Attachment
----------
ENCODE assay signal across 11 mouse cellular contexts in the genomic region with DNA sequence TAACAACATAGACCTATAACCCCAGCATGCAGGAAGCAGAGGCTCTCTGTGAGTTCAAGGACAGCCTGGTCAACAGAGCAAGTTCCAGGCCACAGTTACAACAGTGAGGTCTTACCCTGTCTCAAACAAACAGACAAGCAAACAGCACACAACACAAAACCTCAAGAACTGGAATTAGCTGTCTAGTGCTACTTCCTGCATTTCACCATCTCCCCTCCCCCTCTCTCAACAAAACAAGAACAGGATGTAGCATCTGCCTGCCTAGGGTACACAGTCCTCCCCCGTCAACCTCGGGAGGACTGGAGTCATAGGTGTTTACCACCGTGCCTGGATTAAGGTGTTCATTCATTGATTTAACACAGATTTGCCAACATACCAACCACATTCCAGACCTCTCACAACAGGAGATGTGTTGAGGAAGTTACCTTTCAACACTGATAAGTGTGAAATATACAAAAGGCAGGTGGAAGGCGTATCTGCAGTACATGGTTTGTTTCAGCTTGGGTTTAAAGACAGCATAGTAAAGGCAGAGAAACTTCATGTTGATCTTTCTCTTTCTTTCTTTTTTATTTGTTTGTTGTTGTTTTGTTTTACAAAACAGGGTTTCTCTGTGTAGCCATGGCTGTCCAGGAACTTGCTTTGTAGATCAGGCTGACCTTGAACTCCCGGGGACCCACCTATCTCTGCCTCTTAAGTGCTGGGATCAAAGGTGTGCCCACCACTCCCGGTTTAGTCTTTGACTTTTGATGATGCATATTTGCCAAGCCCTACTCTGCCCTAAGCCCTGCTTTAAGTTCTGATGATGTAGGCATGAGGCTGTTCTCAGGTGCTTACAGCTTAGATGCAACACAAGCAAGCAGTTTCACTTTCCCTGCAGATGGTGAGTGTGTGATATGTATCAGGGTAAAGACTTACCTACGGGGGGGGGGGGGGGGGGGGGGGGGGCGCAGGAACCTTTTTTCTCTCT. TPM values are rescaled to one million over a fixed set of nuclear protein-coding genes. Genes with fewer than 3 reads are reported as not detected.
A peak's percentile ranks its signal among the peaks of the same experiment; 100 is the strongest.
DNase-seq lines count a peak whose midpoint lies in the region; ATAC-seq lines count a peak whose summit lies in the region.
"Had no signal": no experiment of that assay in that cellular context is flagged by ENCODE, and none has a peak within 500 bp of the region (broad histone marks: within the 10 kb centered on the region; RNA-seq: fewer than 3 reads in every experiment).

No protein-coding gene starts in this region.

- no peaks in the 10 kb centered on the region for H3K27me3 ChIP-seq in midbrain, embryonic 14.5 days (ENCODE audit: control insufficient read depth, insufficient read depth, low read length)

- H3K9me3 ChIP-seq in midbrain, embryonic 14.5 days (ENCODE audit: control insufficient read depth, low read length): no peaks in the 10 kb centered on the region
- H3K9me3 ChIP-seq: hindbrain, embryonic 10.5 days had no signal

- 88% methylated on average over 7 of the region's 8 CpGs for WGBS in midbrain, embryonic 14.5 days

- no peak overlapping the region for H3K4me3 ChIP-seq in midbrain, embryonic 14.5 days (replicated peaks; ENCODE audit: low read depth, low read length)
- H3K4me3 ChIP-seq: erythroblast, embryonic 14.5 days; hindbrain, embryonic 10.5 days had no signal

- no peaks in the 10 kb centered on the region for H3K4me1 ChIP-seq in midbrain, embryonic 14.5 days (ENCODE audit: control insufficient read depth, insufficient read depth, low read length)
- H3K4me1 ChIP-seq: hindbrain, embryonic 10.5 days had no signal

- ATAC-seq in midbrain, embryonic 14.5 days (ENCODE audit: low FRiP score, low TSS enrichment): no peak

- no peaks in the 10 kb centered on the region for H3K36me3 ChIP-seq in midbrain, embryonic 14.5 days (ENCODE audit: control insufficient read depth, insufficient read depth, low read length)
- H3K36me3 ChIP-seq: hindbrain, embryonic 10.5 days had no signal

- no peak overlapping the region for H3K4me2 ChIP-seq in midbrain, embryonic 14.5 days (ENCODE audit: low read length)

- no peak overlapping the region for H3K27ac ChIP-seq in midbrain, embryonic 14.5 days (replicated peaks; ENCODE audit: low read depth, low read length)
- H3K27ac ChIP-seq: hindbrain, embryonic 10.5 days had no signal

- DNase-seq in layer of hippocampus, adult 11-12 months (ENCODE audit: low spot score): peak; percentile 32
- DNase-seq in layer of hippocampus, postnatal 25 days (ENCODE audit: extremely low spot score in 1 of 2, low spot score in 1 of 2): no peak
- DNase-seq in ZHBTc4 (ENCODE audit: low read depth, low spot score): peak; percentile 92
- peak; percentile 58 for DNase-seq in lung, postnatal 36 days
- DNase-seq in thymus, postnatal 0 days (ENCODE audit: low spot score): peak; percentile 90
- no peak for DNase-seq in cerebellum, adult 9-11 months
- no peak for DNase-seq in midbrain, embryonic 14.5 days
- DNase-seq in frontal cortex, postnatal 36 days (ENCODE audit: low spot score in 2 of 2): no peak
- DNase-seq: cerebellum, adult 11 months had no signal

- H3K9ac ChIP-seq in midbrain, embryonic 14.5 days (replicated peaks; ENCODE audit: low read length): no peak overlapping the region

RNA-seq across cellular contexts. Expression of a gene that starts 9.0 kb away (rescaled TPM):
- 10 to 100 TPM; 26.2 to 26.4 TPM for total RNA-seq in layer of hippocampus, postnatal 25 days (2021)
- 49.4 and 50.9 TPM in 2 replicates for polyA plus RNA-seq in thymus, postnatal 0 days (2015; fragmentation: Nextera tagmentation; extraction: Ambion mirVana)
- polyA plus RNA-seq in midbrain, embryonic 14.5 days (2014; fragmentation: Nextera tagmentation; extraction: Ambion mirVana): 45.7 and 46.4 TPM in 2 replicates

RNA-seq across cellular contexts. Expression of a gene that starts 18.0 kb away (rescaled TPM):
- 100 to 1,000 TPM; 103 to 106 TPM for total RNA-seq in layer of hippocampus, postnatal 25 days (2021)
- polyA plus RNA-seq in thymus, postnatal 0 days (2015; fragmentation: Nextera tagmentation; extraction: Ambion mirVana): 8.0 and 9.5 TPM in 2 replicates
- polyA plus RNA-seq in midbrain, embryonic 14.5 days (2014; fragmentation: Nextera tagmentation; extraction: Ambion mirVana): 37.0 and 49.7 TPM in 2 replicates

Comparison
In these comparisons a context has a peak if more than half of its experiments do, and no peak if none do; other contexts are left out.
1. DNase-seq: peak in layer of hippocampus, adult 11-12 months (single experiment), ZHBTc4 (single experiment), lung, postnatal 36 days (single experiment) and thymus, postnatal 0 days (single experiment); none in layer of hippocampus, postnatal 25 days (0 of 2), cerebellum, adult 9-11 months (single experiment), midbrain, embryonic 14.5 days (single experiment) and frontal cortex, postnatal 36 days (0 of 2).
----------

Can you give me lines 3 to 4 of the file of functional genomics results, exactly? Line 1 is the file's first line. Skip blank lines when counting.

DNase-seq lines count a peak whose midpoint lies in the region; ATAC-seq lines count a peak whose summit lies in the region.
"Had no signal": no experiment of that assay in that cellular context is flagged by ENCODE, and none has a peak within 500 bp of the region (broad histone marks: within the 10 kb centered on the region; RNA-seq: fewer than 3 reads in every experiment).